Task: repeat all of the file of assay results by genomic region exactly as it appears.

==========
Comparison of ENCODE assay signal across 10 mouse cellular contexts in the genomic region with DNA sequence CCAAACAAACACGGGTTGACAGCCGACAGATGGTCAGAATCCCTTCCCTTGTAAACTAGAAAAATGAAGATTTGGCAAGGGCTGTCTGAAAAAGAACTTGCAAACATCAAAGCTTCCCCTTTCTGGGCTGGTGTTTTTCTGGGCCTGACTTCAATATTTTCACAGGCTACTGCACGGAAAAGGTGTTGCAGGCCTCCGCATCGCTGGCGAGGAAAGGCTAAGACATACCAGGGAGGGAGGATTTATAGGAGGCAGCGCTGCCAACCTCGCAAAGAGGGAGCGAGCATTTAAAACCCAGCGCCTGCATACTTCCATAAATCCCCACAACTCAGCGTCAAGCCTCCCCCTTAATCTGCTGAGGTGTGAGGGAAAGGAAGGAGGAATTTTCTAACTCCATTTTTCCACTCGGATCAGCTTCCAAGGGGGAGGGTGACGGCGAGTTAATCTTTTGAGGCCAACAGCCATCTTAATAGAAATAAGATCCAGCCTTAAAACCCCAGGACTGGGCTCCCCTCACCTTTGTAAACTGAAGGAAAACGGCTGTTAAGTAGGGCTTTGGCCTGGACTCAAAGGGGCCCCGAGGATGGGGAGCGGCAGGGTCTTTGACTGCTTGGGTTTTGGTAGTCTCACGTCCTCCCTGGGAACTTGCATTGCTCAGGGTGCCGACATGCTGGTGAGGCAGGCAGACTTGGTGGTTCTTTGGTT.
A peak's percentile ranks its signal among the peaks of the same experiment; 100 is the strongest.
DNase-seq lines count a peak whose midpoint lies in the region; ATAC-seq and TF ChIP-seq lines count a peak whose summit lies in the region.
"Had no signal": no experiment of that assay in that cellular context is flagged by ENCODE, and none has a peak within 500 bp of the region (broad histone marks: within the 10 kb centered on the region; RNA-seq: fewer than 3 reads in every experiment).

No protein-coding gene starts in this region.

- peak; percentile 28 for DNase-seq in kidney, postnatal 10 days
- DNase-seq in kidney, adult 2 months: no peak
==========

Comparison of ENCODE assay signal across 10 mouse cellular contexts in the genomic region with DNA sequence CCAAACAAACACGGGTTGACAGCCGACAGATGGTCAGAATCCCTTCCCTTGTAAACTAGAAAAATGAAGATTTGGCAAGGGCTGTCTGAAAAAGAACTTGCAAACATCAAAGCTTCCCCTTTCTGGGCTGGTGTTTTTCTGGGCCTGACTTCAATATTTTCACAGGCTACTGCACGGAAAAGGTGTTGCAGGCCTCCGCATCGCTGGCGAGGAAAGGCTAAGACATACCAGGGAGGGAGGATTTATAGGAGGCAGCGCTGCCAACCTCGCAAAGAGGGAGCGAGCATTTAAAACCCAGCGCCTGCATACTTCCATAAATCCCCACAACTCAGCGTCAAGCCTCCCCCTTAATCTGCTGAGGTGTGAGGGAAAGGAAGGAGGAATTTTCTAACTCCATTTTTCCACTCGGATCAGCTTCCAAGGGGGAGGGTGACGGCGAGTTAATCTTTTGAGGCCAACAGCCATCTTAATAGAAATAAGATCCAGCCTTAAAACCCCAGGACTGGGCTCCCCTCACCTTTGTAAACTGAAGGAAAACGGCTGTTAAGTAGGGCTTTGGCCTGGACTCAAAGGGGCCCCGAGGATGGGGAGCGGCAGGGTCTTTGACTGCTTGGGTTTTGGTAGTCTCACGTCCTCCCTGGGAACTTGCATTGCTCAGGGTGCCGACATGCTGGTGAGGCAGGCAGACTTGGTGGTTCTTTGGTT.
A peak's percentile ranks its signal among the peaks of the same experiment; 100 is the strongest.
DNase-seq lines count a peak whose midpoint lies in the region; ATAC-seq and TF ChIP-seq lines count a peak whose summit lies in the region.
"Had no signal": no experiment of that assay in that cellular context is flagged by ENCODE, and none has a peak within 500 bp of the region (broad histone marks: within the 10 kb centered on the region; RNA-seq: fewer than 3 reads in every experiment).

No protein-coding gene starts in this region.

- peak; percentile 28 for DNase-seq in kidney, postnatal 10 days
- DNase-seq in kidney, adult 2 months: no peak